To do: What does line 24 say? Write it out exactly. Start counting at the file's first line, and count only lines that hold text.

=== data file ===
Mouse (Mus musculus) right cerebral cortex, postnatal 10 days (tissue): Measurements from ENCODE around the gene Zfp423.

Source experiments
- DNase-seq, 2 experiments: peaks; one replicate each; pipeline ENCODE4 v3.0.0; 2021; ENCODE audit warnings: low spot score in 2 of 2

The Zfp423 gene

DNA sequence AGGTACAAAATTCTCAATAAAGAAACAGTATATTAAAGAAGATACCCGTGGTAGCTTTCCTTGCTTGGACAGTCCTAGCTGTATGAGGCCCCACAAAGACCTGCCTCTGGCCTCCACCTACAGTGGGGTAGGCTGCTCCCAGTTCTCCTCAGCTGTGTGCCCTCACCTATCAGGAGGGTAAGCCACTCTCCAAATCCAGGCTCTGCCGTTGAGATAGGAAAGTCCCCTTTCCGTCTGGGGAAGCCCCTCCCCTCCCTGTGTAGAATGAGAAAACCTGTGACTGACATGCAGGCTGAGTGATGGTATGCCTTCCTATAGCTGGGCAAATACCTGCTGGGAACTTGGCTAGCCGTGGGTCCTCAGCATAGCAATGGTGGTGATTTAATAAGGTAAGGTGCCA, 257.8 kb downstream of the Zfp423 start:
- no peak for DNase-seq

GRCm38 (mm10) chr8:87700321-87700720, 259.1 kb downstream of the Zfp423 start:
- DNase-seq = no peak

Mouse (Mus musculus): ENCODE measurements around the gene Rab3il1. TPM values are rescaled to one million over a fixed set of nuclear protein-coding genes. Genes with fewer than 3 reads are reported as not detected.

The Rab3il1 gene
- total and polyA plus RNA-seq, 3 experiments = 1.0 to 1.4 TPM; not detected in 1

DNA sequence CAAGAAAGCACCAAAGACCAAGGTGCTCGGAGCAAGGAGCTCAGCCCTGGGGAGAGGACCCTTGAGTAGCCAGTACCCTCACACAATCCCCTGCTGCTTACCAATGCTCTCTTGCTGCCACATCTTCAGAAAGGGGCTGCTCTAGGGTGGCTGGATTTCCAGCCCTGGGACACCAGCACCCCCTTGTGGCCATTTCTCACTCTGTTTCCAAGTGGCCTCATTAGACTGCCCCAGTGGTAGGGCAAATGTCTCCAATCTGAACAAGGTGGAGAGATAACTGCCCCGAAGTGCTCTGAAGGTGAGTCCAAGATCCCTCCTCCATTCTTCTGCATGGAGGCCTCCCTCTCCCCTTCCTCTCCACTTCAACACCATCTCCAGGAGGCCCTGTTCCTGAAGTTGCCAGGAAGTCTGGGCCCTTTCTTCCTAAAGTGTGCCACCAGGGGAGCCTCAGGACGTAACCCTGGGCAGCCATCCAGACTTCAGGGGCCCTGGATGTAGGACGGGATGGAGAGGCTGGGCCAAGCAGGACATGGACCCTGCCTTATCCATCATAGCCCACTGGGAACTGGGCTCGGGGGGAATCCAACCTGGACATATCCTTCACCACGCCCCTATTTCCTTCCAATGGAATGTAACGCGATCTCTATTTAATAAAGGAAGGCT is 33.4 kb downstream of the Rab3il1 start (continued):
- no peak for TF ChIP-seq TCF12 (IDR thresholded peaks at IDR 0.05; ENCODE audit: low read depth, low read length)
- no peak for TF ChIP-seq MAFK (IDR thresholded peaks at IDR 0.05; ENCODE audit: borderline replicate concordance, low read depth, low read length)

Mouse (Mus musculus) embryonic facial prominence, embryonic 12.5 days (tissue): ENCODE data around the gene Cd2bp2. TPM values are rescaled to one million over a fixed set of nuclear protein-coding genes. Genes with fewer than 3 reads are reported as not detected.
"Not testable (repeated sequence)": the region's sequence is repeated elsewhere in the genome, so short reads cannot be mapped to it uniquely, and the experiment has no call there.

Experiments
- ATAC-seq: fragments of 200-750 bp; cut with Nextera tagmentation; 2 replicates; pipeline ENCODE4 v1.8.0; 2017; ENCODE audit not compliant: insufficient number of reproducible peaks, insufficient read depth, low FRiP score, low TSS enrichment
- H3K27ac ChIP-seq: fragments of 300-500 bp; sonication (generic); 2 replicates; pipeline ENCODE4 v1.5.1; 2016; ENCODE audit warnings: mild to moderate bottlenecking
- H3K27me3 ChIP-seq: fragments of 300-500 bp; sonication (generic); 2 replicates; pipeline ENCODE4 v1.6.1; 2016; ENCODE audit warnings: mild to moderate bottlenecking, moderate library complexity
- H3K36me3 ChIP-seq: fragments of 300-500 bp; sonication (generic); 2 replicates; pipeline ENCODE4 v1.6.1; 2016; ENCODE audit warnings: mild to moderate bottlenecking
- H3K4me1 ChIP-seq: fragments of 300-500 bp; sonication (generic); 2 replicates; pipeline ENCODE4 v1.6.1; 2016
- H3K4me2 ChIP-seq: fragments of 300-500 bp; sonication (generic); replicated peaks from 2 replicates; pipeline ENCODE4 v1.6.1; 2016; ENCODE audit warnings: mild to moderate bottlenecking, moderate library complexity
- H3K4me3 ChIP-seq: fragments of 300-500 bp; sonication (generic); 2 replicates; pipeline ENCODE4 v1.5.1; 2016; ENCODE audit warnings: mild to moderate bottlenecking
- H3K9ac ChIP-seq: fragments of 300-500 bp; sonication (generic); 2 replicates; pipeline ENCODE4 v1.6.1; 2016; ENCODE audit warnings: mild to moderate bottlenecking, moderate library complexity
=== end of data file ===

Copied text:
- H3K4me3 ChIP-seq: fragments of 300-500 bp; sonication (generic); 2 replicates; pipeline ENCODE4 v1.5.1; 2016; ENCODE audit warnings: mild to moderate bottlenecking